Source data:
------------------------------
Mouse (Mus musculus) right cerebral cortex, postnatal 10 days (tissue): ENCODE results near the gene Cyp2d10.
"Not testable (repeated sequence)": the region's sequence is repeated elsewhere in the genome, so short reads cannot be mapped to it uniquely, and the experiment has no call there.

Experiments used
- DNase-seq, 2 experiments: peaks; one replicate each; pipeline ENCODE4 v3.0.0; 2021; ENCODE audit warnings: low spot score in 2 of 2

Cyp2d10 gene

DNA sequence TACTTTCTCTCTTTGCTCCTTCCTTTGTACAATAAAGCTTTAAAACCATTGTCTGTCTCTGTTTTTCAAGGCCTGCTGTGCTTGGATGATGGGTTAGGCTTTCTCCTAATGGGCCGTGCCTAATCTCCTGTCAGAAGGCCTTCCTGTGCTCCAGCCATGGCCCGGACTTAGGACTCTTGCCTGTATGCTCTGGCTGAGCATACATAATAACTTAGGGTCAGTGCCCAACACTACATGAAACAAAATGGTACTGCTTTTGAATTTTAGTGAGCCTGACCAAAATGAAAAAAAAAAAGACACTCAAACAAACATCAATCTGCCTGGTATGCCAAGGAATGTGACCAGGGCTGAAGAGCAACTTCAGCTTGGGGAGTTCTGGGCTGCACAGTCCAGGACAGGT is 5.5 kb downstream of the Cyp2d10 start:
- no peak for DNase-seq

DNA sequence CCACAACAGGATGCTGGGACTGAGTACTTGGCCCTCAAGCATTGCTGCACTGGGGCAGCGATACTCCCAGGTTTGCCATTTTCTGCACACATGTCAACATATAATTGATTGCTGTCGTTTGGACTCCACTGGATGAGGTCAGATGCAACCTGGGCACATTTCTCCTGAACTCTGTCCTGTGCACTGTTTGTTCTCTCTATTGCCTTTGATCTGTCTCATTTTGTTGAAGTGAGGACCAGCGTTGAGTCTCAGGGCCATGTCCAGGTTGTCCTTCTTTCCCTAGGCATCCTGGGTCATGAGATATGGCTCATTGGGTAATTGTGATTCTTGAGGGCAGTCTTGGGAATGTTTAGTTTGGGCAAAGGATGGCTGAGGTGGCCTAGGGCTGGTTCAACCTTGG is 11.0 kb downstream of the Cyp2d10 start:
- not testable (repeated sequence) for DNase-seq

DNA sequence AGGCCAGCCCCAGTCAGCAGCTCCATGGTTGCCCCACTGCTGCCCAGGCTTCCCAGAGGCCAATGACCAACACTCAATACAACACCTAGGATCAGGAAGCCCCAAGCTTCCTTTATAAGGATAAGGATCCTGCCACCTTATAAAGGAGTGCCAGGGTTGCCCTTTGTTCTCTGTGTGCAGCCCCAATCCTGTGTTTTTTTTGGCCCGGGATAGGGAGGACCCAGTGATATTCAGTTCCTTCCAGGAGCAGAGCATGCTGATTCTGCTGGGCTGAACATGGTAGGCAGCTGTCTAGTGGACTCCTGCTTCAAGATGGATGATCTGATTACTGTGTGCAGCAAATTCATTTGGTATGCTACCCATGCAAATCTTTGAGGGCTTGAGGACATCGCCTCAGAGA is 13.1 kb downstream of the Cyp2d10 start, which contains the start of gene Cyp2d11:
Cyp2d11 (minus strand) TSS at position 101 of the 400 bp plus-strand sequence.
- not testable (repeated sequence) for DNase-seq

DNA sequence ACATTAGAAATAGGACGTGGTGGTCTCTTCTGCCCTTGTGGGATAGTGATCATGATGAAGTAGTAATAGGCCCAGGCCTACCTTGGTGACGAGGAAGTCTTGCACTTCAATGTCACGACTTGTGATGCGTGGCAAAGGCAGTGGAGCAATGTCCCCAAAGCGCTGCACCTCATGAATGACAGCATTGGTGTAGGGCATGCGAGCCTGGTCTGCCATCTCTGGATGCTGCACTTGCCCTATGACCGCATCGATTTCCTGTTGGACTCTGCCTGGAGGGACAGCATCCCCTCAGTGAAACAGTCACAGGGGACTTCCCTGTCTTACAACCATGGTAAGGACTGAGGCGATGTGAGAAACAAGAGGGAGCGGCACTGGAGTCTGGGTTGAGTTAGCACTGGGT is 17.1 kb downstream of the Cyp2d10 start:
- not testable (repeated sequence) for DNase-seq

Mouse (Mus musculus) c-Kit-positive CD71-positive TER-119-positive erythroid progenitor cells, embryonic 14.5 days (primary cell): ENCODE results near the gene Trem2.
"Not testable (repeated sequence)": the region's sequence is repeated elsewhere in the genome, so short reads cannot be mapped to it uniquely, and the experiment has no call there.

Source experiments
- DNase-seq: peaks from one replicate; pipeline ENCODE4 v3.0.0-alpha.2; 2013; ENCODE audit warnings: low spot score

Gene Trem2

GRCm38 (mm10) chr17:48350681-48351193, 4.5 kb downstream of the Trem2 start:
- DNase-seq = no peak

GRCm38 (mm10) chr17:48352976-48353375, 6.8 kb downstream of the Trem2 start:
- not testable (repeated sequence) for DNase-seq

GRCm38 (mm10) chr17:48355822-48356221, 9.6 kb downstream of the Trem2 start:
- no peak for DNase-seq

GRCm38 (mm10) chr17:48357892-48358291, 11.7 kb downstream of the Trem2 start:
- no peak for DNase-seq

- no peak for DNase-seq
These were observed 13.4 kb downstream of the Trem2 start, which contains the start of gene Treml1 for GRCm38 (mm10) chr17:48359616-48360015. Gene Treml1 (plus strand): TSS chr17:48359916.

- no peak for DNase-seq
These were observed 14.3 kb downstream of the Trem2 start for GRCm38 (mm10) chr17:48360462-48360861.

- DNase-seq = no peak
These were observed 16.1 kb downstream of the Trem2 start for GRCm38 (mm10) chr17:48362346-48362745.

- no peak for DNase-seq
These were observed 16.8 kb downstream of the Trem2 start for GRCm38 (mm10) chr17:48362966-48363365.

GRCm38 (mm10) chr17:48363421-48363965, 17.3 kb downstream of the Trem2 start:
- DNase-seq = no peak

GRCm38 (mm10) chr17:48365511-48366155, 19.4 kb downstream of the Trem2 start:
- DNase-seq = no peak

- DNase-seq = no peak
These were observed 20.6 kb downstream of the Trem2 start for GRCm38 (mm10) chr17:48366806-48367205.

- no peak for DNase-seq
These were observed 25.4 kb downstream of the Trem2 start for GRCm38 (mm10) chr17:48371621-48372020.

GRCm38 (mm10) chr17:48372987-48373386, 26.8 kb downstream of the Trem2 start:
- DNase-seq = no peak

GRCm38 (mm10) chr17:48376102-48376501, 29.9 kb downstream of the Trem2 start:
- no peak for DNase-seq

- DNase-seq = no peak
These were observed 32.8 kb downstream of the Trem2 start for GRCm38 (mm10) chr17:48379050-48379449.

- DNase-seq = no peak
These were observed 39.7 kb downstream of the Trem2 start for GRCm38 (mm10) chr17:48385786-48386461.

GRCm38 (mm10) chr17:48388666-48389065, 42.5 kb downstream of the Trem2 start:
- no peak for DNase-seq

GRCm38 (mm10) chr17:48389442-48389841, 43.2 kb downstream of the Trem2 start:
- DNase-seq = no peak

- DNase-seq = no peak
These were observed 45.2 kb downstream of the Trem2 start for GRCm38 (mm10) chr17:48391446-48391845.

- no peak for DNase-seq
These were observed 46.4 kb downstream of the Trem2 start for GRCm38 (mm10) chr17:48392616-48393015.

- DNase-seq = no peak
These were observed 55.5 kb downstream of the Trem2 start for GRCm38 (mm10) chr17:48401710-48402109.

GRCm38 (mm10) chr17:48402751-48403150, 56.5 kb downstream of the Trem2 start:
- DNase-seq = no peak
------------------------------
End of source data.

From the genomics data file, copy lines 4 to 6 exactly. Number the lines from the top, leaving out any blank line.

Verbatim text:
- DNase-seq, 2 experiments: peaks; one replicate each; pipeline ENCODE4 v3.0.0; 2021; ENCODE audit warnings: low spot score in 2 of 2

Cyp2d10 gene

DNA sequence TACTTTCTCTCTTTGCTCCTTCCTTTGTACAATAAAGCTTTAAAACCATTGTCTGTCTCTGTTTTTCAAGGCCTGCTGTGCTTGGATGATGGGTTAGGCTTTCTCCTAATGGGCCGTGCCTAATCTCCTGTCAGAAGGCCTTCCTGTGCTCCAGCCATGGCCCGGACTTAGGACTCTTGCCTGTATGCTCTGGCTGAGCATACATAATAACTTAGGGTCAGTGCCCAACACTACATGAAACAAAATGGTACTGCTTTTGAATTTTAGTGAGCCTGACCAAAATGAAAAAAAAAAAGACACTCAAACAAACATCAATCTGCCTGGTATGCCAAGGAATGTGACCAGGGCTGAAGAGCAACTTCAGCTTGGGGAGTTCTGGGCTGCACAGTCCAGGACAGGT is 5.5 kb downstream of the Cyp2d10 start: